The "Blue Cut" blaze in the US state of California has been contained to some 40 percent, firefighters say. The wildfire has forced tens of thousands of residents to flee and destroyed about 100 homes, officials say.
Firefighters made gains against the flames of Southern California's "Blue Cut" blaze on Friday. The fire, named for a narrow gorge near where it first broke out in the Cajon Pass about 75 miles (120 kilometers) northeast of Los Angeles, has blackened 37,000 acres (15,000 hectares) of drought-parched heavy brush and chaparral since breaking out on Tuesday.
Despite the heat and wind, by late Friday firefighters had carved out containment lines around 40 percent of the blaze - up from 22 percent the night before. The fire still continued to threaten some 34,500 homes and other structures in communities, including in the ski resort town of Wrightwood, fire officials said.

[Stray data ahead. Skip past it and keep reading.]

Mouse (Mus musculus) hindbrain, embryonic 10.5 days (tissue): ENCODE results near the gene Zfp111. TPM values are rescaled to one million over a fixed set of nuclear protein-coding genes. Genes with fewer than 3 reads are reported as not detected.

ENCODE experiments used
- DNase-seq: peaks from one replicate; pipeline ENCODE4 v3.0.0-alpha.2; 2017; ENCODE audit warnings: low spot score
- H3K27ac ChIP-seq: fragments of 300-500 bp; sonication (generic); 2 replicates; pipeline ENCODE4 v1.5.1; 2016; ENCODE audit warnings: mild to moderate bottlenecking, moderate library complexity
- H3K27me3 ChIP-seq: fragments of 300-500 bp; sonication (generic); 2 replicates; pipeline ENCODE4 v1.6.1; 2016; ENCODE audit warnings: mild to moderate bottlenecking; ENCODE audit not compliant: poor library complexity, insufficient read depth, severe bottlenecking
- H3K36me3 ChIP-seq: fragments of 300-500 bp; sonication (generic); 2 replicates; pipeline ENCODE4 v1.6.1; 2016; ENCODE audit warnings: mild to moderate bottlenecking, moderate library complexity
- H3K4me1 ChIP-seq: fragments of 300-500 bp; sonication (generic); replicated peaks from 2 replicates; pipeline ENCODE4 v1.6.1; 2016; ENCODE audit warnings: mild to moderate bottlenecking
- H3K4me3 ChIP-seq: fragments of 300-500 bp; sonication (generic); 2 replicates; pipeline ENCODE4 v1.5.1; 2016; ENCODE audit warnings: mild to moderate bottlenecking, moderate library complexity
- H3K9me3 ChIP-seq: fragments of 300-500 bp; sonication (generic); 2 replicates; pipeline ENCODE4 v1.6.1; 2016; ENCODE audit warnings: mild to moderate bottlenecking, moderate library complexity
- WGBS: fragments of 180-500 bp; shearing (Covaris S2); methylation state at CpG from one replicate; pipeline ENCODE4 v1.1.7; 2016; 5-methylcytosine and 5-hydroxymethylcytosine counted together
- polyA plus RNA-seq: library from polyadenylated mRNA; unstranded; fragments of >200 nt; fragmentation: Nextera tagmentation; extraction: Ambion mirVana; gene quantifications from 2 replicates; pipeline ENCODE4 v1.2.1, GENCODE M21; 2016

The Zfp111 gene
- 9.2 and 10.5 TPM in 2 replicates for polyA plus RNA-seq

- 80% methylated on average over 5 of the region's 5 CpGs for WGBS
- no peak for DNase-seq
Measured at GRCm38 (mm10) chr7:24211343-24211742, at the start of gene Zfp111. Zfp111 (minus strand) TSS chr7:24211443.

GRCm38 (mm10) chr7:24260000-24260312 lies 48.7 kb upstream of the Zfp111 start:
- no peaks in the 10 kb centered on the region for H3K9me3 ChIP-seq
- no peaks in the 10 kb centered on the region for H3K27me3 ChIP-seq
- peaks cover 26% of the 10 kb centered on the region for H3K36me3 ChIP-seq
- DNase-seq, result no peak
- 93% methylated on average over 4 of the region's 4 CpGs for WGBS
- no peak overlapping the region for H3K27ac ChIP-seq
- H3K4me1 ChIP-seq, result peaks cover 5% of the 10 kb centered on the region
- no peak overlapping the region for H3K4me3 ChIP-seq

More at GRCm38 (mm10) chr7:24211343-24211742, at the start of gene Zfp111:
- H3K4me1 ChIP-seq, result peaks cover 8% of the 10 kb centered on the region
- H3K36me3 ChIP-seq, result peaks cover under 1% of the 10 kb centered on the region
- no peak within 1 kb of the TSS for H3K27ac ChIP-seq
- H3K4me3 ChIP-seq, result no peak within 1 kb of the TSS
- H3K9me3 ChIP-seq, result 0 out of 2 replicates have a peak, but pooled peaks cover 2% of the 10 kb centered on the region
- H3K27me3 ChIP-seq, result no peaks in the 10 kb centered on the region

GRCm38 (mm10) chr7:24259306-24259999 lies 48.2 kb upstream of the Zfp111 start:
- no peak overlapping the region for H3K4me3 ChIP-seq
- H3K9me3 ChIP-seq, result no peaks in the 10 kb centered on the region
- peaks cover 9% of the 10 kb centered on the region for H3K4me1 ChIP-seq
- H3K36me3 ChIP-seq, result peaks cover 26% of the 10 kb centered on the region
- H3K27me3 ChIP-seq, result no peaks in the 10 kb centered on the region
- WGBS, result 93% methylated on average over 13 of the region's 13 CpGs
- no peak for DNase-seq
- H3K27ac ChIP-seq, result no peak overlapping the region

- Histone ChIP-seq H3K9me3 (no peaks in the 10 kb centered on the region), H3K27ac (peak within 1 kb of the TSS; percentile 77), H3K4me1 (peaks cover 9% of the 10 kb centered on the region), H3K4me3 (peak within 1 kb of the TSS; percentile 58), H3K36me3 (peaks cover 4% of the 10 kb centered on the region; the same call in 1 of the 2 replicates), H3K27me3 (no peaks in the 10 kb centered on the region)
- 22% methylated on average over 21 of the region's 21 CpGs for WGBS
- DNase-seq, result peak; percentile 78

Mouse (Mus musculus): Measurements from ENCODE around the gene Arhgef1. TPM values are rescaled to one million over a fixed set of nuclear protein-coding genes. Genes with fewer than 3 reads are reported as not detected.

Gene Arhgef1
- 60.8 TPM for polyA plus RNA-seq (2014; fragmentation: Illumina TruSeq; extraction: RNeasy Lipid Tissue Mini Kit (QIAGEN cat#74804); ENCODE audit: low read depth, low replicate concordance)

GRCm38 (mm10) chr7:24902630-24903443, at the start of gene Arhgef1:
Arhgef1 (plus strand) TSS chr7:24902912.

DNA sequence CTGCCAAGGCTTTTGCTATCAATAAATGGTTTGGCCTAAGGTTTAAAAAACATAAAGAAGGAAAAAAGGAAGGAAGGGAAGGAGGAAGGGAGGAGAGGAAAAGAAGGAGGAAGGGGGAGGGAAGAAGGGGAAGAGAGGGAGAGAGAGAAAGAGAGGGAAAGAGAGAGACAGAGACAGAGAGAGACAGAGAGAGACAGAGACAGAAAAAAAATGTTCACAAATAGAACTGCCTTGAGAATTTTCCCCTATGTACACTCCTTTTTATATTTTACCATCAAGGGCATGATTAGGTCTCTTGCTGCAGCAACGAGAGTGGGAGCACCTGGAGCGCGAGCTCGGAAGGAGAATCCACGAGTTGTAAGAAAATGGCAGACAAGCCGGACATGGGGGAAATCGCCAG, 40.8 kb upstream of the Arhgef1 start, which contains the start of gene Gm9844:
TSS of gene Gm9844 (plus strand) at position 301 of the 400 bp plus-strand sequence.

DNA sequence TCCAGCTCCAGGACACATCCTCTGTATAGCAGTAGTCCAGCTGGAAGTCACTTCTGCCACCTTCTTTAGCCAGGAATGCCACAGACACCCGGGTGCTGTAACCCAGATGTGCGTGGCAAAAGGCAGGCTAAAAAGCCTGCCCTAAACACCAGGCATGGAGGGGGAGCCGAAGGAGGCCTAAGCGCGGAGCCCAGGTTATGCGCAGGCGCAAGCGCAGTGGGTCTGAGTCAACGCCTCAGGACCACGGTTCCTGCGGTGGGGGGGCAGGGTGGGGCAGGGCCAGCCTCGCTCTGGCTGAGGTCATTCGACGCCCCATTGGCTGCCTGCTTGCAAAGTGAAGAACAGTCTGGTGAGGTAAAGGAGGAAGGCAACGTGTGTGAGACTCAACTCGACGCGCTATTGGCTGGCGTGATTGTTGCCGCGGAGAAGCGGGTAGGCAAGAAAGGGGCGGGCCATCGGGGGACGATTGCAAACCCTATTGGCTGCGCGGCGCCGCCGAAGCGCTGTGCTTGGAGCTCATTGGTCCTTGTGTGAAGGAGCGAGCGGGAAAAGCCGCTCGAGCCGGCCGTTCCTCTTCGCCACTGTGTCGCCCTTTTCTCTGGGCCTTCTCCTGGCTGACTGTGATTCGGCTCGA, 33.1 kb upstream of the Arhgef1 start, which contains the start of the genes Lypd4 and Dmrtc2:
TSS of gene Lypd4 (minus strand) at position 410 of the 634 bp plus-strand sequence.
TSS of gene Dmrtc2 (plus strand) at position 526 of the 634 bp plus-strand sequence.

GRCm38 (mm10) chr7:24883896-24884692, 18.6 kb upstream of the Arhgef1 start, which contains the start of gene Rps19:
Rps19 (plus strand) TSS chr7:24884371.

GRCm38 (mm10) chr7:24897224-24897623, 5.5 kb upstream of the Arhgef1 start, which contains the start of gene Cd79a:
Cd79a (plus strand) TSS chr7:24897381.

Authorities have given the all-clear for some of the more than 80,000 residents told to evacuate on Tuesday to return.
The Blue Cut fire, one of nearly 30 major blazes reported to have scorched hundreds of square miles in eight western US states this week, also ranks as one of the most destructive California fires this year. It even rivals the Erskine Fire, which consumed about 48,000 acres northeast of the city of Bakersfield in June, killed an elderly couple and destroyed 386 structures, including about 150 homes.
mkg/tj (Reuters, AP)